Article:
Batman v Superman: Dawn of Justice Movie Review
I loved Man of Steel. I didn't love Batman v Superman: Dawn of Justice. Here's why.
While some people panned Man of Steel as an overly serious, tonally stiff and ultimately overly violent affair, I loved most things about the movie. I didn't mind the ultra destruction or even the neck-breaking climax, and I still don't really understand the venomous hate directed toward those things. But even if I don’t understand, I do acknowledge that people had issues with it…
Which makes it so shocking that Zack Snyder learned absolutely nothing from the film's criticisms and made a sequel that repeats and enhances the same mistakes to the degree where even I’m left shaking my head in disappointment.
The first half of Batman v Superman is actually solid, even if it primarily involves a lot of building to what is to come. The film does a good job of establishing why Bruce Wayne (played by a very angry-and-more-in-need-of-therapy-ever Ben Affleck) hates Superman and fears what he represents. Showing the battle between Zod and Superman from a human’s perspective is a terrific way to kick off the movie, and Snyder and crew follow up with some more world building that puts Bruce Wayne and Clark Kent (Henry Cavill) on a collision course.
But even early on something just feels a bit off about the sequel. Batman v Superman makes Man of Steel look like a straight-up comedy, and even as someone who would take gritty action over Marvel fluffiness any day of the week, it's not clear to me why Snyder had to make things as dark as he does. When you have a movie with men in silly suits fighting each other and mad scientists making stupid monsters, you have to approach it all with a bit of levity. Or so you'd think.
As is common with Zack Snyder films, the movie is all about the visuals, and Batman v Superman isn't lacking for money shots (though, to be frank, this is Snyder’s worst-looking movie). Sadly, the character development in the movie sucks big time, and character development is critically important when you’re making a deathly serious movie. Snyder wastes at least ten minutes taking us through a variety of dream sequences that look pretty but are not only pointless, they make no sense in the context of the film (and do we need to see Bruce Wayne's parents get murdered yet again?). Meanwhile, the actors struggle to make anything of their shallow characters. Cavill is given almost nothing to do. We are supposed to believe that he and Lois Lane (Amy Adams) are in a committed relationship, but the two share almost no screen time together. Affleck makes a good Batman, but after his hatred of Superman is established in the first 30 seconds, Snyder spends the next two hours reminding us why for no reason with no further development.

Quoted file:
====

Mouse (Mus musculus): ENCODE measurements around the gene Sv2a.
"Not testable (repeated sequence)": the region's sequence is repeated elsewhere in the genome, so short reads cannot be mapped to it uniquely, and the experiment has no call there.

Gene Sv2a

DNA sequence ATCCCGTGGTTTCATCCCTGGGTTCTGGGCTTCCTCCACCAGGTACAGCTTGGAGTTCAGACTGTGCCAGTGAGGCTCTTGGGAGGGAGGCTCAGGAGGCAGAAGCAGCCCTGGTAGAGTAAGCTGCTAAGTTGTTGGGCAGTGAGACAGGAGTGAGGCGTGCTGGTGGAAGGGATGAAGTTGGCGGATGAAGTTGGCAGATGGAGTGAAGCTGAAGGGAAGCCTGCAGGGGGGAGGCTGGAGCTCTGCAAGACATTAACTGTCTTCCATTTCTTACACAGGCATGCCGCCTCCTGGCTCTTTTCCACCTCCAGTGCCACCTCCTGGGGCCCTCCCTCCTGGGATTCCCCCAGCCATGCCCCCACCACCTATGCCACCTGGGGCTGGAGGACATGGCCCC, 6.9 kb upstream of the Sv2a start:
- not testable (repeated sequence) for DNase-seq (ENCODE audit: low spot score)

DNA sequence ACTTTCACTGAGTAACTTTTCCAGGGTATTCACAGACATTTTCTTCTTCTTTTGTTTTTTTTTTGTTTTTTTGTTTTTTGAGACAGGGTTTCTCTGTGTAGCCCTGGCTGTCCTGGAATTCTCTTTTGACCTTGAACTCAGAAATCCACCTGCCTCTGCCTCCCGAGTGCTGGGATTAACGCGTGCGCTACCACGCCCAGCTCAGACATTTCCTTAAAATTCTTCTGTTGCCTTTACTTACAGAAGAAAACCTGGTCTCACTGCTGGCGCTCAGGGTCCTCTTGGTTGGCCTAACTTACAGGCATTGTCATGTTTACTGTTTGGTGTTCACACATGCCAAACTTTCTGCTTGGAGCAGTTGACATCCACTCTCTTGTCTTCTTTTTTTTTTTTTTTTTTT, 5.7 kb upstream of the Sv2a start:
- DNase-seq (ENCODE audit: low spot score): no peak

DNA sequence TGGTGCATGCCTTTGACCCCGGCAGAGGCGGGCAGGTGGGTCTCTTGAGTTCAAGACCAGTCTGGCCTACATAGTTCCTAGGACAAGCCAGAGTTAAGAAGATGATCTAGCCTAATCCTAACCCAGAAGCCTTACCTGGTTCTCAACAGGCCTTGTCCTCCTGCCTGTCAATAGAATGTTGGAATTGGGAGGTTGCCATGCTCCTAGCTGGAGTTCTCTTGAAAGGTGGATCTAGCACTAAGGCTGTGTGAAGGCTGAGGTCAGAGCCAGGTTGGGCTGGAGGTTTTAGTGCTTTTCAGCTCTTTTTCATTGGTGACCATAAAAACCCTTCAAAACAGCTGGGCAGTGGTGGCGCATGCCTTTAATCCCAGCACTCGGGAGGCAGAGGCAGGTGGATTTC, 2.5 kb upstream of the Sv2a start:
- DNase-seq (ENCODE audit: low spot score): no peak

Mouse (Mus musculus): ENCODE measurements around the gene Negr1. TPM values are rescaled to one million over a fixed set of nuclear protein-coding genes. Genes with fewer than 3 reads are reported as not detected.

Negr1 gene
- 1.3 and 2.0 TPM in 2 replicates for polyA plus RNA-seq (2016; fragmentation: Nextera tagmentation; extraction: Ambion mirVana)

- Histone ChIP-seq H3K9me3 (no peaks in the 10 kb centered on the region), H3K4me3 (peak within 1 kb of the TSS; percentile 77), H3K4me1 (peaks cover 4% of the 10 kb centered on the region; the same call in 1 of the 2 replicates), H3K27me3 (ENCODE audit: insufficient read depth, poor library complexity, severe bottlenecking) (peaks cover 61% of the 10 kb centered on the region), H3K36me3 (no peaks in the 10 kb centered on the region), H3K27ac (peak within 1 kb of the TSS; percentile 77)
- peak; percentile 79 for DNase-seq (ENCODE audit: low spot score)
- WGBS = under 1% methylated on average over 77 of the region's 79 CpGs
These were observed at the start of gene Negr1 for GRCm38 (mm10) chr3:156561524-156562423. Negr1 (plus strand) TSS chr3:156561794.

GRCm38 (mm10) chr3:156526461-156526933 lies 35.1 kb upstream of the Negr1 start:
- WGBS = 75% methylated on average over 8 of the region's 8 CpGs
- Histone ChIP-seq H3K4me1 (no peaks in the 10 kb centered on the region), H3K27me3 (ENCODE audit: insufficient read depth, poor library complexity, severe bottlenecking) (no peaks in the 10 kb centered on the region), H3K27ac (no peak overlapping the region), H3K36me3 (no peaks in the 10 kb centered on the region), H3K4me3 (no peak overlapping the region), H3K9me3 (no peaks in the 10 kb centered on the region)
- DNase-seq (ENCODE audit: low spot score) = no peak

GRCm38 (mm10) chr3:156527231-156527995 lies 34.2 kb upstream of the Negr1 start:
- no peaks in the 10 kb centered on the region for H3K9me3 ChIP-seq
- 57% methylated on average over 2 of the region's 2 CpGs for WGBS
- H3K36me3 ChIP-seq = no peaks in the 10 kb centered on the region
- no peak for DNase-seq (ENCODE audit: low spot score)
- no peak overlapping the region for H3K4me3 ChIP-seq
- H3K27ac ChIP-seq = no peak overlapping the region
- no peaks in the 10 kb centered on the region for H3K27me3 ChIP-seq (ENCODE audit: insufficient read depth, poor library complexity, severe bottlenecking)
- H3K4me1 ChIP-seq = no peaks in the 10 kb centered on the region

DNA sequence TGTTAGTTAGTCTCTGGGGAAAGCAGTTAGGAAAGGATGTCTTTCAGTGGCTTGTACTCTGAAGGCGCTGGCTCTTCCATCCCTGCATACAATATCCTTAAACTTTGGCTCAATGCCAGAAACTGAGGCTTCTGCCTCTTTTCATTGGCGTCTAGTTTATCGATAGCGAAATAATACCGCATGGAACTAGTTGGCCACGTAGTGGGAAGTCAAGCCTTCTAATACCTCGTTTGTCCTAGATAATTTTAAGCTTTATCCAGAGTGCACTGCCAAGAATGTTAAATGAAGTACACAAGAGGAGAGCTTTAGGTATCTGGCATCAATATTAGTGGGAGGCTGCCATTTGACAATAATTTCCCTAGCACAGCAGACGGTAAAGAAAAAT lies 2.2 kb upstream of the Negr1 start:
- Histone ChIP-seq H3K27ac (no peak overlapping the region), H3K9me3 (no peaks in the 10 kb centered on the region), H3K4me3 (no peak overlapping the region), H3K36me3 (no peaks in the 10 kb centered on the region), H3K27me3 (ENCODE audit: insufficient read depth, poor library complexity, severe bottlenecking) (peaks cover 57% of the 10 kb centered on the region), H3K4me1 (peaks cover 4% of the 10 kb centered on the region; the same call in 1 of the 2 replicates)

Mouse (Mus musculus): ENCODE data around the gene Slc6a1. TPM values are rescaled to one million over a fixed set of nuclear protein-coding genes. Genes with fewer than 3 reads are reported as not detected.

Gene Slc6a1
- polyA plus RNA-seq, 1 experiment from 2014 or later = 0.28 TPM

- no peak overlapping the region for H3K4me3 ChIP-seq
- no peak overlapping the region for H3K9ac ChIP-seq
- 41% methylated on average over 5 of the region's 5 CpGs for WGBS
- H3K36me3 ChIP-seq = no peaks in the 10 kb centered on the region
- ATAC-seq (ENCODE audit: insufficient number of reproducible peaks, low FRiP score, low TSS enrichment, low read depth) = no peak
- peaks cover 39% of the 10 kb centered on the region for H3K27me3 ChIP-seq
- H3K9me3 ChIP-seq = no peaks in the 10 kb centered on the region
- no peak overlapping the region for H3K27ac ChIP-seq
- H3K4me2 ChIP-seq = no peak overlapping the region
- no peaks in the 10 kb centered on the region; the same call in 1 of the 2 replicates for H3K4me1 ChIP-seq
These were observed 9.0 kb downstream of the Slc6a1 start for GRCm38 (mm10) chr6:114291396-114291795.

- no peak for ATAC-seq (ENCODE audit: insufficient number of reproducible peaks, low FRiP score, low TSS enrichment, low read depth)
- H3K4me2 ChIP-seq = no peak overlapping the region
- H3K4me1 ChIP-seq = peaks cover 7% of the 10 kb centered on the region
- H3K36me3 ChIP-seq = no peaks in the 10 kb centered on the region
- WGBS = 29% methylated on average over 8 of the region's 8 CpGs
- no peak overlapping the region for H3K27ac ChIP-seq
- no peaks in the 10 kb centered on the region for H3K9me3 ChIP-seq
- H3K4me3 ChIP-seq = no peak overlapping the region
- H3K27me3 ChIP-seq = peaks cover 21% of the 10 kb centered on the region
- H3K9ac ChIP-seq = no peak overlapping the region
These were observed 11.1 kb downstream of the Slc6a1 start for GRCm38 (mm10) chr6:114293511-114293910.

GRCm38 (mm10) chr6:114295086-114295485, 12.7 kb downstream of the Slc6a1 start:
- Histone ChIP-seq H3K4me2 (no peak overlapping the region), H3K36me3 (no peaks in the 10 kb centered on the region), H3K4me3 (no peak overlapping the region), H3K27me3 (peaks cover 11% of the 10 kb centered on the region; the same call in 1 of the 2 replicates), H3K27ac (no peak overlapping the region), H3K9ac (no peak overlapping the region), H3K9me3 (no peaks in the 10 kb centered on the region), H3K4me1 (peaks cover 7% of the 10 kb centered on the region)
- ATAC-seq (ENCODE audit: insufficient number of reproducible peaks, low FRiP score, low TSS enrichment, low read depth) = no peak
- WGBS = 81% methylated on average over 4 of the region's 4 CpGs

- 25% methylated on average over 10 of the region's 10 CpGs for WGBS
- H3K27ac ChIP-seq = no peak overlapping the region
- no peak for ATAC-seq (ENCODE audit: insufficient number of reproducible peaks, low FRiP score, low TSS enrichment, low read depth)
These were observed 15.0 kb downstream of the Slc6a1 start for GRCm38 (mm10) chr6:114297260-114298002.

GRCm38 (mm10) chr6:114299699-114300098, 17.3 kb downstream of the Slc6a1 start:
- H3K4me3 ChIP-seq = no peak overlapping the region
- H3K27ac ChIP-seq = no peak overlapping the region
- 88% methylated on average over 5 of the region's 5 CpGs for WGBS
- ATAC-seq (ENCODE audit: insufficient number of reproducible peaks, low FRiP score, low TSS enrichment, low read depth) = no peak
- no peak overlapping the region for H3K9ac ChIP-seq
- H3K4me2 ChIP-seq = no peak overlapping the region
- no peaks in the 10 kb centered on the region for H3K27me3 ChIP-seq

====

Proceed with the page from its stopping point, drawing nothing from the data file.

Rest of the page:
We get it, Zack. You don’t have to show us over and over and over again.
More confounding is Bruce's sudden change of opinion toward Superman, which really makes no sense whatsoever. After a somewhat disappointing showdown between the two title characters (seriously, the epic showdown the title suggests isn’t nearly as fun as you’d think), Batman suddenly refers to Supes as “his friend” after a not-so-startling revelation that conveniently helps move the plot along.
And overall, the action is just okay. Most of the time the action is too blurry to really track what's happening; there isn't enough action, but when stuff is happening, you usually just want it to end. Sadly, the climax suffers from many of the same problems that people say marred the last one, though Snyder, lacking subtlety, goes out of his way to remind us that there aren't many people around to get killed this time (“that island is uninhabited!”). Basically, as cool as seeing Wonder Woman in action is, the climax just sort of sucks.
Batman v Superman isn't a complete loss. As disappointing as it is, the movie offers stretches of entertainment value, and you can see chunks of a good movie knocked about on screen. The general premise--that, after Superman’s emergence in Man of Steel and the massive loss of life caused, humanity, and especially Batman, would question whether he’s friend or foe--is good, and is a solid starting point for larger world building. Furthermore, Jessie Eisenberg is terrific as Lex Luthor, the one actor who truly seems to be having fun in this movie. He is easily the best part of the movie, even if with some face paint he could just as easily be playing the Joker.
Sadly, the movie is an eye opener for me. Others have been saying it for years, but only now am I realizing it: Zack Snyder is a poor choice to build this world of DC comic book heroes. For movies like Batman v Superman to succeed, they have to have heart and characters we care about. And most importantly, they have to be fun to watch, and Batman v Superman: Dawn of Justice is not. At least not to the degree it needs to be.
Review by Erik Samdahl unless otherwise indicated.